Genetic variations in DNA repair patterns may increase risk of pancreatic cancer
Long-term use of a macrolide antibiotic may reduce the frequency of exacerbations in patients with moderate to severe chronic obstructive pulmonary disease (COPD) by as much as 35 percent, according to a London-based study. “Our results show a significant effect of low-dose macrolide therapy, reducing exacerbation frequency and severity with moderate to severe COPD,” wrote
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Genetic variations in DNA repair patterns may increase risk of pancreatic cancer by as much as threefold or decrease it by as much as 77 percent, depending on the genes involved, according to a report published in the January 15, 2009, issue of Clinical Cancer Research, a journal of the American Association for Cancer Research.
Pancreatic cancer is often identified in late stages, and thus is resistant to most available therapies. Scientists like Donghui Li, Ph.D., a professor in the Department of Gastrointestinal Medical Oncology at The University of Texas M. D. Anderson Cancer Center, are working to determine genetic profiles that can be used in identifying high-risk individuals for the purpose of prevention and early detection of this disease.
“Our study provides some preliminary data on one pattern of genetic variations that may be useful in determining risk,” said Li, who is the lead author on the Clinical Cancer Research paper. “However, we still need to be cautious. As with any science, the key is replication, and the results of this study need to be confirmed by others.”
Li and colleagues analyzed nine single nucleotide polymorphisms of seven DNA repair genes among 734 patients with pancreatic cancer and 780 people without cancer. DNA repair is the guardian of the genome. When DNA repair failed to fix the DNA damages caused by exogenous agents such as tobacco carcinogens or endogenous agents such as reactive oxygen species, there is an increased chance of getting cancer.
Researchers found that the presence of a homozygous mutant genotype of LIG3 G-39A was associated with a 77 percent reduction in the risk of pancreatic cancer. By contrast, the presence of the gene ATM D1853N was associated with a nearly threefold (255 percent) increased risk of pancreatic cancer.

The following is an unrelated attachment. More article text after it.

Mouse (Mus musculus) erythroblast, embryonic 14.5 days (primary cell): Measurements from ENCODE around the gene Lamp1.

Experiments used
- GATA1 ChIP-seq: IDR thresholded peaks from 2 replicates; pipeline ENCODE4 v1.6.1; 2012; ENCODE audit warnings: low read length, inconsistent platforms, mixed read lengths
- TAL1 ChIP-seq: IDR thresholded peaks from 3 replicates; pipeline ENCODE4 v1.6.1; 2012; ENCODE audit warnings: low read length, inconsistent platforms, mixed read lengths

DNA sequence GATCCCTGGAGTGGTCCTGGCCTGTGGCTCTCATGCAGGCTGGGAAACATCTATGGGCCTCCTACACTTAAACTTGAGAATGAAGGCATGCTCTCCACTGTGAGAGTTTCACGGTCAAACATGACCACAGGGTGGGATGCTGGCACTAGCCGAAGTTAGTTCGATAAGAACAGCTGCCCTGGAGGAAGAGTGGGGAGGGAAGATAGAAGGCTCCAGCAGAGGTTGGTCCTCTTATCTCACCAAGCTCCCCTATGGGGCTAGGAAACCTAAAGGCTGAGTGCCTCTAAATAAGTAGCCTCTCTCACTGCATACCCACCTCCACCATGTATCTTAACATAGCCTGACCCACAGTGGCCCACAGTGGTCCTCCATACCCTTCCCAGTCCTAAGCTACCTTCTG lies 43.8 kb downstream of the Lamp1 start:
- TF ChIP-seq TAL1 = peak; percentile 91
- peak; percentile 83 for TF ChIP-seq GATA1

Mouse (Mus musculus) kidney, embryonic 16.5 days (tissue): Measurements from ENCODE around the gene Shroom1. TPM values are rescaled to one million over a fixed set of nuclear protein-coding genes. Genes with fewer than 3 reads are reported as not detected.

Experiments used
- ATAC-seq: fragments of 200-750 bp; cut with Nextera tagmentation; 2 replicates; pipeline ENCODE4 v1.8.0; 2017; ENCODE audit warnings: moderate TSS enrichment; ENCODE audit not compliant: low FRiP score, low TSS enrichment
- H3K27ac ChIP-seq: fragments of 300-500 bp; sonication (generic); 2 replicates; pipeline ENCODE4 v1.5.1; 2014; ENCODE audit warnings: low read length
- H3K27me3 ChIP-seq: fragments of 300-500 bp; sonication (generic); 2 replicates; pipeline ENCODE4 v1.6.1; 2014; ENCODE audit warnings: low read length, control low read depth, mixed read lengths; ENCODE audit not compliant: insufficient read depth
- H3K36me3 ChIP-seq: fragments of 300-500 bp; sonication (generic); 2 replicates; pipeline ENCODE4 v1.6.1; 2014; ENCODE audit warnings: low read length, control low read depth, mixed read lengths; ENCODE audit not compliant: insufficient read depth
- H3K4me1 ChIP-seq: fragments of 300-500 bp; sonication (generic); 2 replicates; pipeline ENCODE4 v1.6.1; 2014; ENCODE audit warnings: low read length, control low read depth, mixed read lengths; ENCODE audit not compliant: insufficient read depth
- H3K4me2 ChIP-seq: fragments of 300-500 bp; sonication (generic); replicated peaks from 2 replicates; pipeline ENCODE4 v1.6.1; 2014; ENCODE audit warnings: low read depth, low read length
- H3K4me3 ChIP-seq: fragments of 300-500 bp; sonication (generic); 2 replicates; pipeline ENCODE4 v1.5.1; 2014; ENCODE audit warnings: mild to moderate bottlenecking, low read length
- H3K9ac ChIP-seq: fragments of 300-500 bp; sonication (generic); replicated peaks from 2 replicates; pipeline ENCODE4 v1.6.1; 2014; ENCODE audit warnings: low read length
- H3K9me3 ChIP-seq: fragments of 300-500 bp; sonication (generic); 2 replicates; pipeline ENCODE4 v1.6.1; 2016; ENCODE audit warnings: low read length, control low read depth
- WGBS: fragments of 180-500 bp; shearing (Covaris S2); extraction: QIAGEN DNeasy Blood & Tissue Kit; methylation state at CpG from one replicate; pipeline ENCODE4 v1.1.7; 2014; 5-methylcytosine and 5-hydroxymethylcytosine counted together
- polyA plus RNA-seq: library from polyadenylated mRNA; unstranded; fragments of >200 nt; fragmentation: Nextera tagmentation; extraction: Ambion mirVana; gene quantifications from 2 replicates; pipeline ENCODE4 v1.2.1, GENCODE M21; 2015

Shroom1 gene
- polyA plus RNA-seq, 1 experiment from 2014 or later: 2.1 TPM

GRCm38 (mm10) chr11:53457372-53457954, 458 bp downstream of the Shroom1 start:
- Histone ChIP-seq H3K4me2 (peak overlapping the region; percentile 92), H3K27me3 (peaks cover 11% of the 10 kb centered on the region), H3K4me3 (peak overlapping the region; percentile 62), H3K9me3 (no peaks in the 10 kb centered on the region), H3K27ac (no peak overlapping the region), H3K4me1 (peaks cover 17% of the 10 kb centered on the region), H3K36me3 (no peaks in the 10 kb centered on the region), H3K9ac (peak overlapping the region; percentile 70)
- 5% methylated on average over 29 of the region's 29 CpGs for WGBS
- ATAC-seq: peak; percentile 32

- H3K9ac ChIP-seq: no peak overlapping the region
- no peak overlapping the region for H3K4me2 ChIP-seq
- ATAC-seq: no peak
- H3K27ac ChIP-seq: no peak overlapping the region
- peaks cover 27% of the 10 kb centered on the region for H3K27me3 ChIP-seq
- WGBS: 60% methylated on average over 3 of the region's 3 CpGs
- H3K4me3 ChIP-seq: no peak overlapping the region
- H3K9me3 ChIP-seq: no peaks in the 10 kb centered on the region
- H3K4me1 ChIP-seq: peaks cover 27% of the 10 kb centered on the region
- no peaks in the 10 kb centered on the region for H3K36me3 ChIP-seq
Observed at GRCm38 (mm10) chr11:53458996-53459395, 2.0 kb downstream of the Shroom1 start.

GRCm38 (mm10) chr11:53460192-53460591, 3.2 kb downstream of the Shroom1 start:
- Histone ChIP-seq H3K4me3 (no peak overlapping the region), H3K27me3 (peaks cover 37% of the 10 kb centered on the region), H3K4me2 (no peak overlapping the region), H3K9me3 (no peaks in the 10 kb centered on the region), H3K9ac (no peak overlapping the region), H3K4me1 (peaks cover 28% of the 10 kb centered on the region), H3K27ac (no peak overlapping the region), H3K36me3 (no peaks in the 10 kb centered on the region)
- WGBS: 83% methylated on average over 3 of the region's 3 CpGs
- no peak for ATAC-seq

Currently, there is no approved genetic screening tool for pancreatic cancer, Li said.
Abnormalities in genes that repair mistakes in DNA replication may help identify people who are at high risk of developing pancreatic cancer, a research team from The University of Texas M. D. Anderson Cancer Center reports in the Jan. 15 issue of Clinical Cancer Research. Defects in these critical DNA repair genes may act alone
Full Post: Defects in critical DNA repair genes may predict pancreatic cancer risk
Variations in mismatch repair genes can help predict treatment response and prognosis in patients with pancreatic cancer, according to research from The University of Texas M. D. Anderson Cancer Center presented today in advance of the American Society of Clinical Oncology (ASCO) Gastrointestinal Cancers Symposium. In the study, single nucleotide polymorphisms (SNPs) in genes involved
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The brain’s serotonergic system plays an important role in alcohol preference and consumption. New findings show that specific DNA sequence variations of the serotonin transporter gene can influence drinking intensity among alcohol-dependent individuals. The brain’s serotonergic system plays an important role in alcohol preference and consumption. The serotonin transporter gene (SLC6A4), in particular, may regulate
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Variants of numerous DNA repair genes initially appeared to be statistically significantly associated with cancer risk in epidemiological studies. When the data from individual studies are pooled, however, few DNA repair gene variants appear truly associated with increased cancer risk, according to a field synopsis published in the December 30 online issue of the Journal
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Common genetic polymorphisms induce major differentiations in the metabolic make-up of the human population, according to a paper published November 28 in the open-access journal PLoS Genetics. An international team of researchers, led by Karsten Suhre, has conducted a genome-wide association study with metabolomics, identifying genetic variants in genes involved in the breakdown of fats.
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